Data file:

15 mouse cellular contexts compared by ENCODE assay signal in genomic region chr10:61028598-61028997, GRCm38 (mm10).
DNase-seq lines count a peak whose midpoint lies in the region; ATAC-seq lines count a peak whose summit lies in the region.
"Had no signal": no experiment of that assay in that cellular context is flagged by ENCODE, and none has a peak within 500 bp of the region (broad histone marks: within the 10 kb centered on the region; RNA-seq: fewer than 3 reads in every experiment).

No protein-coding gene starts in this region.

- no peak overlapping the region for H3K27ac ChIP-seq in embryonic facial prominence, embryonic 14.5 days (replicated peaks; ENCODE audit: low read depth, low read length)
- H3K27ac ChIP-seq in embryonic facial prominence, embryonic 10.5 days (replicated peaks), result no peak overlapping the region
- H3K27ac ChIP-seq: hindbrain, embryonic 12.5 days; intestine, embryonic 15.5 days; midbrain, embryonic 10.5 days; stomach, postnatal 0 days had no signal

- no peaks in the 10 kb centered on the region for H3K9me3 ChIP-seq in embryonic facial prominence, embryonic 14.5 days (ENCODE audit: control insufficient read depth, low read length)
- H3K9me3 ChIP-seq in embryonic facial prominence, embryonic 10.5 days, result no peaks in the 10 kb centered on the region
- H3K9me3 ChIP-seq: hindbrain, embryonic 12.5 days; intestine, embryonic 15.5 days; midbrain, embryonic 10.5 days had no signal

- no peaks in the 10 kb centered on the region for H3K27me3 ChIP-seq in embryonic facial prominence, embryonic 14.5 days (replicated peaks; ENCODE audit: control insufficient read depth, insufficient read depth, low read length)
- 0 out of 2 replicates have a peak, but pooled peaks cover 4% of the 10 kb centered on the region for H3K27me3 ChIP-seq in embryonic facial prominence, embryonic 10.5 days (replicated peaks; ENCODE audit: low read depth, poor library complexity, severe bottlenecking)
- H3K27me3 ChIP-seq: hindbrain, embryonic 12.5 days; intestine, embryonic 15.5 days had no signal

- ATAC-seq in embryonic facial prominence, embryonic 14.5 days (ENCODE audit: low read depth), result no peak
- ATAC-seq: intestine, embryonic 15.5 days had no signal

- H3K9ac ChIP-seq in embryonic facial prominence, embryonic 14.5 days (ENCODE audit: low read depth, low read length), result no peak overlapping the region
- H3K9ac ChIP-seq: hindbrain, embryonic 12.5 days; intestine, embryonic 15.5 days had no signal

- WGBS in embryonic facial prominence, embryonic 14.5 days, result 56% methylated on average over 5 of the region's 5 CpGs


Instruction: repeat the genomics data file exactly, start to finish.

15 mouse cellular contexts compared by ENCODE assay signal in genomic region chr10:61028598-61028997, GRCm38 (mm10).
DNase-seq lines count a peak whose midpoint lies in the region; ATAC-seq lines count a peak whose summit lies in the region.
"Had no signal": no experiment of that assay in that cellular context is flagged by ENCODE, and none has a peak within 500 bp of the region (broad histone marks: within the 10 kb centered on the region; RNA-seq: fewer than 3 reads in every experiment).

No protein-coding gene starts in this region.

- no peak overlapping the region for H3K27ac ChIP-seq in embryonic facial prominence, embryonic 14.5 days (replicated peaks; ENCODE audit: low read depth, low read length)
- H3K27ac ChIP-seq in embryonic facial prominence, embryonic 10.5 days (replicated peaks), result no peak overlapping the region
- H3K27ac ChIP-seq: hindbrain, embryonic 12.5 days; intestine, embryonic 15.5 days; midbrain, embryonic 10.5 days; stomach, postnatal 0 days had no signal

- no peaks in the 10 kb centered on the region for H3K9me3 ChIP-seq in embryonic facial prominence, embryonic 14.5 days (ENCODE audit: control insufficient read depth, low read length)
- H3K9me3 ChIP-seq in embryonic facial prominence, embryonic 10.5 days, result no peaks in the 10 kb centered on the region
- H3K9me3 ChIP-seq: hindbrain, embryonic 12.5 days; intestine, embryonic 15.5 days; midbrain, embryonic 10.5 days had no signal

- no peaks in the 10 kb centered on the region for H3K27me3 ChIP-seq in embryonic facial prominence, embryonic 14.5 days (replicated peaks; ENCODE audit: control insufficient read depth, insufficient read depth, low read length)
- 0 out of 2 replicates have a peak, but pooled peaks cover 4% of the 10 kb centered on the region for H3K27me3 ChIP-seq in embryonic facial prominence, embryonic 10.5 days (replicated peaks; ENCODE audit: low read depth, poor library complexity, severe bottlenecking)
- H3K27me3 ChIP-seq: hindbrain, embryonic 12.5 days; intestine, embryonic 15.5 days had no signal

- ATAC-seq in embryonic facial prominence, embryonic 14.5 days (ENCODE audit: low read depth), result no peak
- ATAC-seq: intestine, embryonic 15.5 days had no signal

- H3K9ac ChIP-seq in embryonic facial prominence, embryonic 14.5 days (ENCODE audit: low read depth, low read length), result no peak overlapping the region
- H3K9ac ChIP-seq: hindbrain, embryonic 12.5 days; intestine, embryonic 15.5 days had no signal

- WGBS in embryonic facial prominence, embryonic 14.5 days, result 56% methylated on average over 5 of the region's 5 CpGs